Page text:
•She cited her World Half Marathon record feat as one of the best memories in her athletics career.
•The two-time Berlin Marathon winner has just recovered fully from her nagging injury after two years in the cold.
Former World Half Marathon record holder Florence Jebet Kiplagat is disappointed that her return from injury has had to coincide with the coronavirus crisis currently facing the world.
The two-time Berlin Marathon winner has just recovered fully from her nagging injury after two years in the cold.
“Like any other athlete, the Covid-19 pandemic has affected my training programme. The fact that I can’t train with fellow athletes means that I can’t gauge my strength ahead of the season. Occasionally, I train with my pacesetters Ezekiel Kipchirchir and Timothy Kuto but we have to observe social distancing even in training,” she noted.
She, however, noted that it is difficult training without also knowing when she will run her next race. “I am optimistic the coronavirus pandemic will soon come to end and the sports world will open up once again,” she quipped.
Quoting the book of Isaiah 20:26 in the Holy Bible, Kiplagat said: “My people enter your room and shut the doors behind you, hide yourselves for a little while until his wrath has passed by.”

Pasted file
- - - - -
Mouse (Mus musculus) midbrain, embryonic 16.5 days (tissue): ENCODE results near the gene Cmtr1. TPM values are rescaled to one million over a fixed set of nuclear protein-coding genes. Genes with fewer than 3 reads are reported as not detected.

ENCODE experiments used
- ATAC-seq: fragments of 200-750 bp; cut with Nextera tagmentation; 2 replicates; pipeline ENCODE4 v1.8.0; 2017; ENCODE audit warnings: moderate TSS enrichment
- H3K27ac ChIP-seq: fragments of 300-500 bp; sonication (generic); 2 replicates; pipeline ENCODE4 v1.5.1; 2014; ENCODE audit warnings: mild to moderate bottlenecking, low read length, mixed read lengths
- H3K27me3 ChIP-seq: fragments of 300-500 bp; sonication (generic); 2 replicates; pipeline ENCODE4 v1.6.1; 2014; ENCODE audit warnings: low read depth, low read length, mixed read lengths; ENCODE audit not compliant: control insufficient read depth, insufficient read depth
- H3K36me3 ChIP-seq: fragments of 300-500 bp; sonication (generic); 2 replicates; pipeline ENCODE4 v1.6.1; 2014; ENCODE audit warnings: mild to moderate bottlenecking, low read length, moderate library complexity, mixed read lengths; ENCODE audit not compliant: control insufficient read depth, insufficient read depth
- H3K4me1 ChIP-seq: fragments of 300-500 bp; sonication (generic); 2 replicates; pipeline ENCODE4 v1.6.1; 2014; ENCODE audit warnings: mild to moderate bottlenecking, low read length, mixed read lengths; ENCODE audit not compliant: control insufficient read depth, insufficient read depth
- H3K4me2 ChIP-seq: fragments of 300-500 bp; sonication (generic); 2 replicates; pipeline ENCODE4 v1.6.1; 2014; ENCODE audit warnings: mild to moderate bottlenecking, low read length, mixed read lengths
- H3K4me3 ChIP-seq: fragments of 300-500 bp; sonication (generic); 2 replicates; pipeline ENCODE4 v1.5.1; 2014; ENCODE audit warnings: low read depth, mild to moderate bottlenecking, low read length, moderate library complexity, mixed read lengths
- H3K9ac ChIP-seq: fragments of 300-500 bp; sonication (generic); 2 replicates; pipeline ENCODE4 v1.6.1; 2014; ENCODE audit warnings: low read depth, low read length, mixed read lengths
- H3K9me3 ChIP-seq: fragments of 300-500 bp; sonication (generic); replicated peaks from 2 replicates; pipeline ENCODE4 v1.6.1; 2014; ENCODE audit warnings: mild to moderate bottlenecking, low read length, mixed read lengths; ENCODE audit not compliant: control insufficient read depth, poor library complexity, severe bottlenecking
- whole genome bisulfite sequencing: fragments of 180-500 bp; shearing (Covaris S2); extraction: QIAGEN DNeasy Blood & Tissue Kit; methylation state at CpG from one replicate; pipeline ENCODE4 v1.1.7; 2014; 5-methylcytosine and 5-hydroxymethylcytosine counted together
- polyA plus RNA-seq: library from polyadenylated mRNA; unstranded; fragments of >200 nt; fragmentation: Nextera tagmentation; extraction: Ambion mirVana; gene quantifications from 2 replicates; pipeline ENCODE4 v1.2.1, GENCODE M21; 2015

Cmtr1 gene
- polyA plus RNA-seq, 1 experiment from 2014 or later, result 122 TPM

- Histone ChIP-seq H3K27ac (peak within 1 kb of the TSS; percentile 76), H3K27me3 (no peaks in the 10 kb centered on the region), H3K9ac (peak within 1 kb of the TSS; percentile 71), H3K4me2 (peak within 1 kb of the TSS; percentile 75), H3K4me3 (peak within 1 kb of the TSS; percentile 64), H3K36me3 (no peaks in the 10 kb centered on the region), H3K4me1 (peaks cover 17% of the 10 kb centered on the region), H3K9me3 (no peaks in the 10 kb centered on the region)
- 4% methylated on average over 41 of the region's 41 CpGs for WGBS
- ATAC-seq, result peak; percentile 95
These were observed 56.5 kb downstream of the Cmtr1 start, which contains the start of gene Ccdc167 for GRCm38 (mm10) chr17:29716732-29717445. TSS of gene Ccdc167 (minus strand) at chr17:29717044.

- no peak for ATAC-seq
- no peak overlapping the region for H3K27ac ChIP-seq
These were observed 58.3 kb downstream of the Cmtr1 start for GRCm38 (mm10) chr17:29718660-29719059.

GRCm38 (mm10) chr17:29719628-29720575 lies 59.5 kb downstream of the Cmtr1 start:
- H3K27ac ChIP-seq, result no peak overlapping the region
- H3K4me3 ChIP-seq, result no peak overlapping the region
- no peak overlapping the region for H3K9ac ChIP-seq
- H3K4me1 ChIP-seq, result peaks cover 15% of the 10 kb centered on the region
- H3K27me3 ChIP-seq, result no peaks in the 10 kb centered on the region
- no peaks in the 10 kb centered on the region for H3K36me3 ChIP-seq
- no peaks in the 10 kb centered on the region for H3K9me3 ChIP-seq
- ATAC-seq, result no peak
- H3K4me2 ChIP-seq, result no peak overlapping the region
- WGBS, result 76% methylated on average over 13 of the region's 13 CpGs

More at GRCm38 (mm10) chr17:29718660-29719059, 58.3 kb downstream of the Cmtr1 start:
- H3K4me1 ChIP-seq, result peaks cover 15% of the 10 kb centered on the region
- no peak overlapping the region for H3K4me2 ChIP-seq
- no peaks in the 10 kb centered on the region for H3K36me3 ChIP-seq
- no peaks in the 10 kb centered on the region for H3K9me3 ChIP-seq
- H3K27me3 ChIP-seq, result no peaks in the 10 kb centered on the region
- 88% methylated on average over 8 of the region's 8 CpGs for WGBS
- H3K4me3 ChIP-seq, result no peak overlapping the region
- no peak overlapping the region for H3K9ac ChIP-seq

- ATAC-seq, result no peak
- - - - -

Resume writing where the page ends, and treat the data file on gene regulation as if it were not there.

She cited her World Half Marathon record feat as one of the best memories in her athletics career. Kiplagat lowered the 21km distance twice; posting a new high of 1:05:12 in 2014 and 1:05:09 in 2015.
Kiplagat, who trains under Italian marathon coach Renato Canova, ended Kenya’s 16-year-old gold drought at the 2009 World Cross-Country Championships in Amman, Jordan before later descended on the World Half Marathon title in Nanning, China in 2011. Kiplagat is a former footballer, who played at the national school championships.
“Breaking the world record was one of my best moments in my running career. As a sports person and top athlete, breaking records and winning titles not only inspires you but also makes you feel part of the country’s sporting history,” she added.
Was she disappointed when her neighbour Mary Keitany broke her record after two years? “Not at all. Records are set to be broken and I did expect that only that I didn’t know when it will happen. As a sports person, you must be ready for competition,” she said.
Apart from athletics, Kiplagat is a chicken farmer and rears 500 chicken at her home in Iten at any given time.
“It is not good to depend on running alone. I have to do something for my family as an active athlete so that when I retire, my family will benefit. Assuming I was not doing anything, life would be boring during this coronavirus period. Though there is no good market for the chicken at this moment, I am happy I am busy. When the market is good, I sell one chicken at between Sh600 to 800,” she said.
Kiplagat says, she wants to live a moderate life—not too rich or poor but stable life. “If I become too rich, I will be too proud and if I am poor, I may start borrowing or become a thief. I want to live a moderate life. It is better to lack money but have a vision than have too much money with no vision,” she concluded.